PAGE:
A 24 year old legislative aide in a state senator's office hears from a friend who works at a city councilwoman's office, that there's a widget---or something---that she can embed on her office's website and it'll make constituent's emails easier to manage. She doesn't have to be "techie" to do it. Maybe, at most, she'll need to ask her political caucus' web guy to make a couple of small tweaks to get it running. Since managing/organizing/tabulating/crafting responses to emails and phone calls takes up 40-60% of her work week, she's eager to try anything that will make her email load easier to handle. Plus, the email widget is free, and created by a non-partisan nonprofit organization. This is an easy tool to get approved by her boss---the senator---and by others she's accountable to (like the caucus, aka the political party, her boss is a member of). Within 15 minutes she's already set up the "who to email" information for each of the email types a constituent might send. If a constituent emails for a "request for services"---which might be something like, "My medical benefits from the state got cut off and I'm not sure why--I need help restoring them,"--then her office's constituent relations officer would get that email. Advocacy emails on political topics would go to her email inbox, and so would all the advocacy emails tied to specific legislation numbers. And each of these emails would have their subject headlines tagged with a simple format that helps her search through, organize, and respond to constituents. The legislative aide reads over the two-page explainer on how the standardized format for the email advocacy subject headlines works and decides to call the caucus' web guy up to help her customize the widget for the office's email system. In 15 minutes, he's able to take the customized email submission form she's created, plug in relevant information for the office's webserver, and it's up on the senator's website. Citizens don't notice a major difference in the look and feel of the senator's site--just a streamlined way to send an email. Within the day, the first formatted emails with the "standardized" subject headline roll in. The staffer considers creating smart folders for those emails to go through, and easily tallies up the pro/con responses on a popular bill, then diving into answering questions on the bill. Through simple searches using Outlook (though she could transfer this to gMail), she's pulling up relevant lists of emails on the same legislation, from the same perspective, or from the same zipcode. Organizing, responding to, and compiling emails suddenly become much easier, cutting her email management time in half while increasing her capacity to respond to citizens and share their feedback with the Senator.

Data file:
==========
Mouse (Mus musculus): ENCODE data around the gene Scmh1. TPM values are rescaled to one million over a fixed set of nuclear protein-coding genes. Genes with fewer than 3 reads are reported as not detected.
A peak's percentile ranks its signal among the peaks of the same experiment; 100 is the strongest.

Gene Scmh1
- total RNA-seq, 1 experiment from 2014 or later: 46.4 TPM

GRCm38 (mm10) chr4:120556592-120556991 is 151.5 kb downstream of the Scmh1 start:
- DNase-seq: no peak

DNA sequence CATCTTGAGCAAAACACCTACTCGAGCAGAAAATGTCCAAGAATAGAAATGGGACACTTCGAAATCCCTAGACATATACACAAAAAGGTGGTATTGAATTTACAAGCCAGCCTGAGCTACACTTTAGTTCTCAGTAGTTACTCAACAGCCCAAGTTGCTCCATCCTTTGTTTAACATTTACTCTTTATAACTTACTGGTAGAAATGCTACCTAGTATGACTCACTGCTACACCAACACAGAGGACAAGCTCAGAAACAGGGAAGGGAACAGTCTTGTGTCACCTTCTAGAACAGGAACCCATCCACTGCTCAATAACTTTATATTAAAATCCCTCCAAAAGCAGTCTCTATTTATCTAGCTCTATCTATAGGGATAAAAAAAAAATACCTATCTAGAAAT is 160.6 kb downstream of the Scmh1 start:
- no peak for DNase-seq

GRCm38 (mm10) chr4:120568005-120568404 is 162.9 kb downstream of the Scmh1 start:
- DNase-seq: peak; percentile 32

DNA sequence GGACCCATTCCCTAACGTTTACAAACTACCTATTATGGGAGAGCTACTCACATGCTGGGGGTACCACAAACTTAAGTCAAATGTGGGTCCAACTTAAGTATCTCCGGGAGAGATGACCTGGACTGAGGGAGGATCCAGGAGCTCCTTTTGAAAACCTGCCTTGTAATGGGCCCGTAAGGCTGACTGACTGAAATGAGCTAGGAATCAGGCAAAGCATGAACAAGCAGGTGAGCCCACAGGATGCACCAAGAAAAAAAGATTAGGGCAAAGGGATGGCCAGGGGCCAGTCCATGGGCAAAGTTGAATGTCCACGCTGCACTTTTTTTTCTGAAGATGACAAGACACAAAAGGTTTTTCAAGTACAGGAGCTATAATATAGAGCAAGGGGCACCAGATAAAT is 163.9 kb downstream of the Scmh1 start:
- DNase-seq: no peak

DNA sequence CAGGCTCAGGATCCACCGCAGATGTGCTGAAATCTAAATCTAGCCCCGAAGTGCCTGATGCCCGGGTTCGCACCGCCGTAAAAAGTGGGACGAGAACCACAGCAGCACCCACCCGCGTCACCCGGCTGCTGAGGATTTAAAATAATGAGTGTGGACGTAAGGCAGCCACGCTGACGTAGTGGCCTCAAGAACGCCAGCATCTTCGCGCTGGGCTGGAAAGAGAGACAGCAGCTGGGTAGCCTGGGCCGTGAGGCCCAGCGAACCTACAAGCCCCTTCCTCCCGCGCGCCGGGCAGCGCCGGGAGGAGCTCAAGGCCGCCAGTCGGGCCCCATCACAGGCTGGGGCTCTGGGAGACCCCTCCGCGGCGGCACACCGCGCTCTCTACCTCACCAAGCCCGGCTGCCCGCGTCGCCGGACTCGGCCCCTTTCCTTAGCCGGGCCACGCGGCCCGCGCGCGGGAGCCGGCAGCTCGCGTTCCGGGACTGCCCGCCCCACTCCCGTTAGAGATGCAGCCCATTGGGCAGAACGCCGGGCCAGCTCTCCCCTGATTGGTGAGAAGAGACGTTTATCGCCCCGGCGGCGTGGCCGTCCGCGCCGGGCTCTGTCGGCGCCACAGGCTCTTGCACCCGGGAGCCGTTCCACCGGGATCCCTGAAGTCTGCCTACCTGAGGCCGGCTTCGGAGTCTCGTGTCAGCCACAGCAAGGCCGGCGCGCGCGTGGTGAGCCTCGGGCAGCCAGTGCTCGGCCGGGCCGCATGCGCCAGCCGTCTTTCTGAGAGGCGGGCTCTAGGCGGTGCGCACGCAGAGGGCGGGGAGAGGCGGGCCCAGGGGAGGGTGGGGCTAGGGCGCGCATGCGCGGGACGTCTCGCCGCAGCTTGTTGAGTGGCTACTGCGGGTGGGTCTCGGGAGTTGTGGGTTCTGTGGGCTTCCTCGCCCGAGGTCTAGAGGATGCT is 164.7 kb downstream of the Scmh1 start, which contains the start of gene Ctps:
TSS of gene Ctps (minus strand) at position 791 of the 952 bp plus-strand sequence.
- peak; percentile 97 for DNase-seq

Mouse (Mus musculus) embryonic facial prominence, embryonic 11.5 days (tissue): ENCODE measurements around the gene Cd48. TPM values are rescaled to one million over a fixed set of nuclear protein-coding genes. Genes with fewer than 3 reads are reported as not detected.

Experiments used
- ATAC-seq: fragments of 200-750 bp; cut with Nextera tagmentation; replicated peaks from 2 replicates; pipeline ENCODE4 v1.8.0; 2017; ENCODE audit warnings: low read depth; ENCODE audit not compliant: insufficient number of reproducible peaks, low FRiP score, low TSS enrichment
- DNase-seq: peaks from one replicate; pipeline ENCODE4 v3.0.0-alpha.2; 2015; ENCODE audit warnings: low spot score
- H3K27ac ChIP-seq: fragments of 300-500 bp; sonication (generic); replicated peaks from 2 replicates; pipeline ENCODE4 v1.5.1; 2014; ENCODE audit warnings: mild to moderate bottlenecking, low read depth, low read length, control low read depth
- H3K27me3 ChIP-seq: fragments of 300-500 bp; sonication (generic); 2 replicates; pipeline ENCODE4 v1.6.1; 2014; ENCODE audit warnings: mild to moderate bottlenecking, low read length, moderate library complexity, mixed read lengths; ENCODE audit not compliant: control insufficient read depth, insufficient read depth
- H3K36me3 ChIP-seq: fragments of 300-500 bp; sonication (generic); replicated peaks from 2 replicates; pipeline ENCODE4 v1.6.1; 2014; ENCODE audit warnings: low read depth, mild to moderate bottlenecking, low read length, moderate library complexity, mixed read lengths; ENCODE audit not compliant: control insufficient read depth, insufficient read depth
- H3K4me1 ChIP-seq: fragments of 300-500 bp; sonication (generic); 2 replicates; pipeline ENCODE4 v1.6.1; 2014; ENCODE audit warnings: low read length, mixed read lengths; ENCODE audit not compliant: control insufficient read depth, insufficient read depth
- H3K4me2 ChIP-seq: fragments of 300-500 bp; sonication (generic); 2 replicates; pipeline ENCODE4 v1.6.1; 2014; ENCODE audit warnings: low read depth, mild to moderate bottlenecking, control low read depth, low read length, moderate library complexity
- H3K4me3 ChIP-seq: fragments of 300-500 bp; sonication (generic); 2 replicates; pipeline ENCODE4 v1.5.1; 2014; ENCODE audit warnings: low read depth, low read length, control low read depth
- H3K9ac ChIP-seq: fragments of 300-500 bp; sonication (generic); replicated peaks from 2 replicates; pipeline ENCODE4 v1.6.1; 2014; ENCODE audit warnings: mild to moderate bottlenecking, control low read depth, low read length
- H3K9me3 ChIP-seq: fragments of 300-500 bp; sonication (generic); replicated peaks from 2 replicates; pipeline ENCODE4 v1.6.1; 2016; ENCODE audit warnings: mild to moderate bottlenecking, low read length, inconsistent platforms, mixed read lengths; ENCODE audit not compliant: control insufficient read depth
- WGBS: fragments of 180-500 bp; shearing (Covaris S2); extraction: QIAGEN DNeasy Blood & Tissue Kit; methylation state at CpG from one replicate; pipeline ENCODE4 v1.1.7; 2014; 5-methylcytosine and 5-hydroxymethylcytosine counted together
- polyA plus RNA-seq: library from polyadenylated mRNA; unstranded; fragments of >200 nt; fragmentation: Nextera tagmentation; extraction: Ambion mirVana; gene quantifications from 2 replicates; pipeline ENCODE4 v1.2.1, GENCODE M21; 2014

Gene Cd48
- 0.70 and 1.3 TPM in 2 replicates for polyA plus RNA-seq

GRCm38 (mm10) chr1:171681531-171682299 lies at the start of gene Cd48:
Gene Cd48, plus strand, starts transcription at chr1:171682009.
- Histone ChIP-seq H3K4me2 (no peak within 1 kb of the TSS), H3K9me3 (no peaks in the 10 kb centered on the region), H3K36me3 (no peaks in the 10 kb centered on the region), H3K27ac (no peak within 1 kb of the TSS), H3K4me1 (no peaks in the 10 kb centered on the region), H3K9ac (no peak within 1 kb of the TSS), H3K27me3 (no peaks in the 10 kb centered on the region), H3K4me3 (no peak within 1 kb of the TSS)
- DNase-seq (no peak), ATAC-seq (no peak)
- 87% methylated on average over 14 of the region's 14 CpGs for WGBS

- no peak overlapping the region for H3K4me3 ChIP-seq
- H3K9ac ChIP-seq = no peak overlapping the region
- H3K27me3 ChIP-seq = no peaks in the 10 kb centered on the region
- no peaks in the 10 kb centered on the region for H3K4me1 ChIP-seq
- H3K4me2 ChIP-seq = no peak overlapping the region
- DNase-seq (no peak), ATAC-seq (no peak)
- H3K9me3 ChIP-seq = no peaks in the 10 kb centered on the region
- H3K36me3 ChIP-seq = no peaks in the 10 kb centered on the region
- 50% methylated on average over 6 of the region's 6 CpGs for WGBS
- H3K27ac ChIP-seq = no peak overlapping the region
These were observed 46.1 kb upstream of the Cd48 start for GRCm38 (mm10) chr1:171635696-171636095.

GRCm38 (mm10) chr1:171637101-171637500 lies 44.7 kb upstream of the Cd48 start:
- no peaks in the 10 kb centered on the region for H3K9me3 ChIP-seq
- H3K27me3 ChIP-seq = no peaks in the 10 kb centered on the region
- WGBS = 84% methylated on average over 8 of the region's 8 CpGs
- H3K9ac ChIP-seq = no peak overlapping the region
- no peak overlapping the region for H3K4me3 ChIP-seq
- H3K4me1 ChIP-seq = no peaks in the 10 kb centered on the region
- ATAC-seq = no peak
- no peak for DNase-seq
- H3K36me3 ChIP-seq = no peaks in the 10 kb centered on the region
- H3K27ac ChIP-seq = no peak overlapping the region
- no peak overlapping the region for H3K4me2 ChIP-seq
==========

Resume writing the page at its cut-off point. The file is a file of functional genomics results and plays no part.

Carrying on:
The system is designed to be a simple, no-cost bridge to get governments through a rough economic time and give them an easier way to manage constituent communications. It's not meant to be used at national level governments (rather complicated information and procedures there.) It doesn't have data visualizations hooked in---because this would be on the email side--so it's a lightweight tool to meet a very specific problem.
Gmail plug ins would rock with this service. Data visualization, CRM-like tools, targeted auto-responses, etc, would be fantastic add-ons to this service.
KAPcitizen---Free, nonpartisan legislation tracking tool.
(Log in to see email system---leverages BAH standard.)
Basic Advocacy Headlines Standard
Congressional Research Foundation
A wealth of information on the challenges Congressional offices face in communicating with citizens.
Knowledge As Power already has a big base of people in government who come to our conferences (http://opengovwest.org) who KAP can reach out to, to promote KAPspeak. Knowledge As Power also has a grant-funded program called KAPcommunity which teaches community groups, kids, and civic organizations how to communicate with lawmakers, leveraging the Basic Advocacy Headline standard. This is also a part of KAPcivics, a free, creative-commons licensed civics curriculum that the Dreyfus Initiative (Richard Dreyfus' national civic education promotion group) is working to implement in schools across the US. In addition, KAP is in the position to hold "BAH" trainings with legislative staff and promote KAPspeak as a free tool for their offices.